From London to Tokyo, You Won’t Believe How People are Designing Manhole Covers

Manhole covers are typically passed by without a glance. At their most basic level, they’re used to protect manholes, creating a sturdy barrier between the outside world and sewers. However, traditional cast iron manhole covers have not always been the best solution.

For one thing, manhole theft is extremely common. In fact, 10,000 manholes were stolen in Calcutta, India over the course of just one month. Traditional manhole covers are also heavy — 200 pounds heavy — which poses a great deal of danger for the public. Sometimes, electrical currents and pressure from underground will cause the manhole to pop off. These terrifying “manhole events” have the potential to seriously damage buildings and kill innocent people.

Consequently, composite manhole covers are now used as a durable alternative. These covers weigh up to 85% less than a traditional cast iron cover and require little to no maintenance over its 30 plus year lifespan.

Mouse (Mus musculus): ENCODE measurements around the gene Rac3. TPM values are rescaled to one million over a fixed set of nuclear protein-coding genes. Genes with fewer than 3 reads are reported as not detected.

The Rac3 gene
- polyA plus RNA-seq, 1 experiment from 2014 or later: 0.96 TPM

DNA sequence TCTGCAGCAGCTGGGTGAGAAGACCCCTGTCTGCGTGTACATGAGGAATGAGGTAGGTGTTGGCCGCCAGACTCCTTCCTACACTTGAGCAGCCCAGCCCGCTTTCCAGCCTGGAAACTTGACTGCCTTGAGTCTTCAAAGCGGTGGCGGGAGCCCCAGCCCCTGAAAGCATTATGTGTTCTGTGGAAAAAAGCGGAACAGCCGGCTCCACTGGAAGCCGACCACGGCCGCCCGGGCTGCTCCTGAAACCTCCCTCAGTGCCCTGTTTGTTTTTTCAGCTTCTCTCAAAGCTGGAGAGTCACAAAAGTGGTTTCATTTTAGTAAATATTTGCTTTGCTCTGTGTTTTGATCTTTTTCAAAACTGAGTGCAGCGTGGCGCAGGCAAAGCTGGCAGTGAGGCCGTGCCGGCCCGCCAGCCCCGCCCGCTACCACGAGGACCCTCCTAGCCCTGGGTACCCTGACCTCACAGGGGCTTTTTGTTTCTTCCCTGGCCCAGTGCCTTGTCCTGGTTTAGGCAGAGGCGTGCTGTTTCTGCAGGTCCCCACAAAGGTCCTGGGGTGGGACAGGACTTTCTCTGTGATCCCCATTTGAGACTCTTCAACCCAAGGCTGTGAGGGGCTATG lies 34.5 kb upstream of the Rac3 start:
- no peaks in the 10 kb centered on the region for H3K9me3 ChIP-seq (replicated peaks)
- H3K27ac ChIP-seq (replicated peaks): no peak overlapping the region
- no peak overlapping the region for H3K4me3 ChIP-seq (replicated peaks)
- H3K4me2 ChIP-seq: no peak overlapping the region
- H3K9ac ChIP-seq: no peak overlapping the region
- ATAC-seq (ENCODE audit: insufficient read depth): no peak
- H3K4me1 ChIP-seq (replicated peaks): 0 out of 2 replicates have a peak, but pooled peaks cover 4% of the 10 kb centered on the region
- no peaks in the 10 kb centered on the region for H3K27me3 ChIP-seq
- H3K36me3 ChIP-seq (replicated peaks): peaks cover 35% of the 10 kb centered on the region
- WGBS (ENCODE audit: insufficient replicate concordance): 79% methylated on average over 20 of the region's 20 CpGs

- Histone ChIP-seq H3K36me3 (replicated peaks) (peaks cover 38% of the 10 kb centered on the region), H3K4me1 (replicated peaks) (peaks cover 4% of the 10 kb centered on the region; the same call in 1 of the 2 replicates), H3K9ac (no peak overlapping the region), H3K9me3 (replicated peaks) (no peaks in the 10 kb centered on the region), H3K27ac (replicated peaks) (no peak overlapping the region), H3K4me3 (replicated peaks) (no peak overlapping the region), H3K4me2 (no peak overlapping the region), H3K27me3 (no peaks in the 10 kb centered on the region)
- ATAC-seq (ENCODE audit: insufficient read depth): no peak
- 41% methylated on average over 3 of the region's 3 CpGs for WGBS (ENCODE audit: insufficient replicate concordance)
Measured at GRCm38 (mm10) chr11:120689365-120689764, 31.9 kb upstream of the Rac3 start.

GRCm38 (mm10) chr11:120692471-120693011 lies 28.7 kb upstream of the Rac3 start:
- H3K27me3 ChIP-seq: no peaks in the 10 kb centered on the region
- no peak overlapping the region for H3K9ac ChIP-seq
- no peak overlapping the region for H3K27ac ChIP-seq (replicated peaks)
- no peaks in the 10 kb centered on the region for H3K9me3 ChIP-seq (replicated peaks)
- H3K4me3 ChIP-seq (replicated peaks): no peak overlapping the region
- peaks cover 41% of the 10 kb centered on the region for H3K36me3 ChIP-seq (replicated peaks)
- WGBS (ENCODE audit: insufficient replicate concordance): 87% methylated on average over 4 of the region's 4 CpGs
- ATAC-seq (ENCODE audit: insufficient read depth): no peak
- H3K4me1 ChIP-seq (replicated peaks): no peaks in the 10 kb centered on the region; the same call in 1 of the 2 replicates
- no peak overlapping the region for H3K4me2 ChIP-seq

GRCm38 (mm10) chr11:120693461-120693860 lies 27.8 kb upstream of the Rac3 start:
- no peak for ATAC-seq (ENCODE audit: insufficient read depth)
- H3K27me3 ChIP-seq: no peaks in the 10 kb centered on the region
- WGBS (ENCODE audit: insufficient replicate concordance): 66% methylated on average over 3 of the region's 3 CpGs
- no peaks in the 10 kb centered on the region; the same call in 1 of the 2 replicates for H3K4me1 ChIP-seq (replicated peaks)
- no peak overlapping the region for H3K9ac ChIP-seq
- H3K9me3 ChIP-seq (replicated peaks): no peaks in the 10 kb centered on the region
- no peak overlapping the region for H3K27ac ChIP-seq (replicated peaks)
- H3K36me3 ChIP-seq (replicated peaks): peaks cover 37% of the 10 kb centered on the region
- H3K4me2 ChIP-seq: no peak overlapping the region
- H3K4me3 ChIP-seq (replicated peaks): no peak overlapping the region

But while traditional cast-iron manhole covers might be a thing of the past in the United States, there has been a great deal of international media about the beauty of manhole covers. If you did a double-take there, it’s understandable. In Japan and London, uniquely designed manhole covers have become an artistic statement and cultural landmark of sorts. Check out the way these two countries turn ordinary manholes into works of art:

Tokyo, Japan

In western Tokyo, the municipal government has made some spooky additions to traditional covers. On the covers, they have installed images of characters from the popular manga show, “GeGeGe no Kitaro” at six locations surrounding the Keio Line’s Chofu Station. The covers feature a variety of designs, all based on the characters created by Shigeru Mizuku, who passed away one year ago. The project was a means of commemorating the late artist who grew up in Chofu and was also a way to attract Mizuku’s fans to the area.

London, England

Artist Marina Willer couldn’t help but notice how intricately designed the covers of manholes in London were. So, to commemorate them, Willer created a print book that celebrates the beautiful designs through neon-colored rubbings that transfer their pattern to paper.

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